Reporting from Washington — On a day that was intended to showcase her viability as a top-tier presidential candidate, Michele Bachmann spent Monday evening defending her veracity and explaining a gaffe that seemingly had her mixing up American icon John Wayne with a notorious serial killer.
Bachmann found a friendly place to deliver her side of the story: Sean Hannity’s show on Fox News Channel. It became the forum where Bachmann and the news channel patched things up after a brief tiff spurred by Fox newsman Chris Wallace's asking Bachmann last weekend if she was a “flake.”
Wallace was pushing Bachmann about whether she stretches the truth, an issue that has begun to trail the Minnesota conservative as even she has showed steady improvement in the polls. Bachmann was asked a similar, but flake-free, question Sunday on CBS.
Wallace later apologized for the question on the air, but Bachmann on Monday called the insinuation “insulting.” With Hannity on Monday night, Bachmann said Wallace called her personally to say he was sorry.
“He did apologize and I am happy to accept his apology, and we are moving on,” Bachmann said. “I am a serious person and a serious candidate for the presidency of the United States.”
Bachmann spent Monday in Waterloo, Iowa, where she formally announced that she was running for the GOP presidential nomination. (She had said the same thing two weeks earlier on CNN, but that wasn’t considered an "official" rollout.) And the telegenic congresswoman appears to be surging in the state, whose caucuses are dominated by the kind of social conservatives who find Bachmann’s politics appealing.
But the day was marred slightly by a slip that quickly erupted into a media squall all its own. In an interview with Fox News’ Carl Cameron, Bachmann referred to Waterloo as the home of John Wayne. But Wayne, it was soon pointed out, wasn’t from Waterloo, but from Winterset, Iowa, a town more than 100 miles away.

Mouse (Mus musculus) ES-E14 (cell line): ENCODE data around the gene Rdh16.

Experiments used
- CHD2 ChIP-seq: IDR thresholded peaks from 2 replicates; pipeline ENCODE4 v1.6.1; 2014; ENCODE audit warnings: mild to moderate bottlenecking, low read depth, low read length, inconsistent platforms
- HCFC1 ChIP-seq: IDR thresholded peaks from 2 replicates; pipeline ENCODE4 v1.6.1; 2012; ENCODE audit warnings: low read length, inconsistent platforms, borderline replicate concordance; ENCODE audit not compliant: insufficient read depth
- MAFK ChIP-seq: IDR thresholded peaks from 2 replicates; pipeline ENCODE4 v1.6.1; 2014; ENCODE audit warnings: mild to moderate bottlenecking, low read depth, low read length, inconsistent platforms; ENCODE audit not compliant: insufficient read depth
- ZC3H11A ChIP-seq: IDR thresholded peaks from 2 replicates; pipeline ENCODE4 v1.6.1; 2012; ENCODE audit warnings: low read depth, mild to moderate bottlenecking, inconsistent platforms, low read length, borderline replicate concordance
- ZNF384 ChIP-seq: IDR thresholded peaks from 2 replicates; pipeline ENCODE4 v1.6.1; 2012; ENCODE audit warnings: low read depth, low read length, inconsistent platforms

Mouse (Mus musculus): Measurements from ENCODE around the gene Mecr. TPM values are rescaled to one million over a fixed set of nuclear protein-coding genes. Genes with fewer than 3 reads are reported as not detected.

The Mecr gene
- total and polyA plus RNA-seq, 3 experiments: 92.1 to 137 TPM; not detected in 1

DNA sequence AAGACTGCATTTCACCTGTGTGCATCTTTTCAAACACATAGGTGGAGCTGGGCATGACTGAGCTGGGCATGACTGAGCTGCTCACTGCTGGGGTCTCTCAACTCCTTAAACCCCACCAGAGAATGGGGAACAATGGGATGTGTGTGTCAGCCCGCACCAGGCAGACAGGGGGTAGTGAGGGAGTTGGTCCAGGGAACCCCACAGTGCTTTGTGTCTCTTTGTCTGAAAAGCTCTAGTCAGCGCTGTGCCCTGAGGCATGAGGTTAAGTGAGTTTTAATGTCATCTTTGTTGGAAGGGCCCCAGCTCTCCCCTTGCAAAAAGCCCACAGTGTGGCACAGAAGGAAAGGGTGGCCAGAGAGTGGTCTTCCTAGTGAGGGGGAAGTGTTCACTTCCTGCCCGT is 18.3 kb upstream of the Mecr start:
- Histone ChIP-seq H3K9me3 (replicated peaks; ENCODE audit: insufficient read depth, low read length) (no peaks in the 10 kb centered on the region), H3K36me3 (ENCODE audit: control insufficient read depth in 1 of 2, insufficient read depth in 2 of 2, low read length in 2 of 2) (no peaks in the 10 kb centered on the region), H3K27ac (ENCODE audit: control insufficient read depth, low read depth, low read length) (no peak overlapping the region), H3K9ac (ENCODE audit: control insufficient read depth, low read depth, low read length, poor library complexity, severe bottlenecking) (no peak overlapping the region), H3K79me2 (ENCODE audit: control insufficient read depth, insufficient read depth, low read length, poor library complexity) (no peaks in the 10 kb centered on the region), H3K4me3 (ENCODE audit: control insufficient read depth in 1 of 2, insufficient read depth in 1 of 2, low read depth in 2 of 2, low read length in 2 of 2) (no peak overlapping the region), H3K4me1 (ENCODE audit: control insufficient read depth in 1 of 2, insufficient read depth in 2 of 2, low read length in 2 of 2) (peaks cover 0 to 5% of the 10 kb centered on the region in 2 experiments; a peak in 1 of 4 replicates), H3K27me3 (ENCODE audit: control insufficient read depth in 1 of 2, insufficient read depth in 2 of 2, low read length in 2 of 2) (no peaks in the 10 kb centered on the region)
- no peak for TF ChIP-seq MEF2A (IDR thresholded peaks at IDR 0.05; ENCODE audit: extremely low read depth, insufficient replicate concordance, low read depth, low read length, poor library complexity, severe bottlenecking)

John Wayne Gacy, the so-called “killer clown” who murdered more than 30 young men in Chicago during the 1970s and buried their bodies under his home, lived in Waterloo, where he started down his sordid criminal path with a sexual assault conviction.
Asked about the misstep by Hannity, Bachmann ignored (as any candidate would) the whole serial-killer thing, and simply reiterated that on John Wayne, the actor, she had gotten the state right.
“Clearly he was born in Iowa,” Bachmann said. “The point is John Wayne represents patriotism — and great American values.” (She also told CNN Tuesday that she "misspoke" about Wayne's hometown.)
Bachmann said she could take the heat, making a reference, for the second time in the program, to her “titanium spine.”
Hannity helped cushion the segment by playing a series of clips showing gaffes by President Obama, including when he mistakenly referred to “57 states” in the country and a 2010 slip when he appeared unable to correctly pronounce the military term “corpsman.”
“Do you know how many states we have in the United States of America?” Hannity asked Bachmann.
“Fifty,” she replied.
Bachmann will speak Tuesday at an event in South Carolina, another early primary state critical to her presidential hopes.